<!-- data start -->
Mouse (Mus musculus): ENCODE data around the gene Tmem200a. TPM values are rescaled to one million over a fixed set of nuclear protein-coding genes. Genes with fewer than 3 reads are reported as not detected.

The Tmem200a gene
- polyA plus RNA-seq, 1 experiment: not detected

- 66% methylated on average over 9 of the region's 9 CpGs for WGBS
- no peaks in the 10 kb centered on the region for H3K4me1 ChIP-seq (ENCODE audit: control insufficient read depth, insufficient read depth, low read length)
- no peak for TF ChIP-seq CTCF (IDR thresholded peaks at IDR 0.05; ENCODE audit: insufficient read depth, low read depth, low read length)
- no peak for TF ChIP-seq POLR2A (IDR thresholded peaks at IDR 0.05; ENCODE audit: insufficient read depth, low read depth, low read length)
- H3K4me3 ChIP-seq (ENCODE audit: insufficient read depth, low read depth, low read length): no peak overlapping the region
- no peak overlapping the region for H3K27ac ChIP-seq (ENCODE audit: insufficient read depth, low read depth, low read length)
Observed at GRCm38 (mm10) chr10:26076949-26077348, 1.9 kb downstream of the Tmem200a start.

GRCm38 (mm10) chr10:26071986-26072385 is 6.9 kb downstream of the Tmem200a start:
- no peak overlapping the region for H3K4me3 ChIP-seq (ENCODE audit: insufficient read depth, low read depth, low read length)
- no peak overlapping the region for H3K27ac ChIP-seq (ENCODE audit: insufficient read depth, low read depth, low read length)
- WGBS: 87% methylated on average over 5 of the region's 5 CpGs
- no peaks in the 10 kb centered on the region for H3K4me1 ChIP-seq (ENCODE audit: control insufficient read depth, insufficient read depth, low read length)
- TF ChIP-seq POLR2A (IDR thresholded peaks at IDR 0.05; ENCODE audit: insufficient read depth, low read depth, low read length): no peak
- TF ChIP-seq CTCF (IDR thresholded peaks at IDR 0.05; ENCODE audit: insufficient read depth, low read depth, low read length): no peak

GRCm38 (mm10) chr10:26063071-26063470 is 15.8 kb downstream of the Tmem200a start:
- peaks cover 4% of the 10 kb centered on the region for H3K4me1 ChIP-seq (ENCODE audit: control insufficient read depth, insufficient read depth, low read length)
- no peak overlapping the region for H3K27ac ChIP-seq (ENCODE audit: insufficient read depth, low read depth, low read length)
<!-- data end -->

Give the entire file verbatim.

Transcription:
Mouse (Mus musculus): ENCODE data around the gene Tmem200a. TPM values are rescaled to one million over a fixed set of nuclear protein-coding genes. Genes with fewer than 3 reads are reported as not detected.

The Tmem200a gene
- polyA plus RNA-seq, 1 experiment: not detected

- 66% methylated on average over 9 of the region's 9 CpGs for WGBS
- no peaks in the 10 kb centered on the region for H3K4me1 ChIP-seq (ENCODE audit: control insufficient read depth, insufficient read depth, low read length)
- no peak for TF ChIP-seq CTCF (IDR thresholded peaks at IDR 0.05; ENCODE audit: insufficient read depth, low read depth, low read length)
- no peak for TF ChIP-seq POLR2A (IDR thresholded peaks at IDR 0.05; ENCODE audit: insufficient read depth, low read depth, low read length)
- H3K4me3 ChIP-seq (ENCODE audit: insufficient read depth, low read depth, low read length): no peak overlapping the region
- no peak overlapping the region for H3K27ac ChIP-seq (ENCODE audit: insufficient read depth, low read depth, low read length)
Observed at GRCm38 (mm10) chr10:26076949-26077348, 1.9 kb downstream of the Tmem200a start.

GRCm38 (mm10) chr10:26071986-26072385 is 6.9 kb downstream of the Tmem200a start:
- no peak overlapping the region for H3K4me3 ChIP-seq (ENCODE audit: insufficient read depth, low read depth, low read length)
- no peak overlapping the region for H3K27ac ChIP-seq (ENCODE audit: insufficient read depth, low read depth, low read length)
- WGBS: 87% methylated on average over 5 of the region's 5 CpGs
- no peaks in the 10 kb centered on the region for H3K4me1 ChIP-seq (ENCODE audit: control insufficient read depth, insufficient read depth, low read length)
- TF ChIP-seq POLR2A (IDR thresholded peaks at IDR 0.05; ENCODE audit: insufficient read depth, low read depth, low read length): no peak
- TF ChIP-seq CTCF (IDR thresholded peaks at IDR 0.05; ENCODE audit: insufficient read depth, low read depth, low read length): no peak

GRCm38 (mm10) chr10:26063071-26063470 is 15.8 kb downstream of the Tmem200a start:
- peaks cover 4% of the 10 kb centered on the region for H3K4me1 ChIP-seq (ENCODE audit: control insufficient read depth, insufficient read depth, low read length)
- no peak overlapping the region for H3K27ac ChIP-seq (ENCODE audit: insufficient read depth, low read depth, low read length)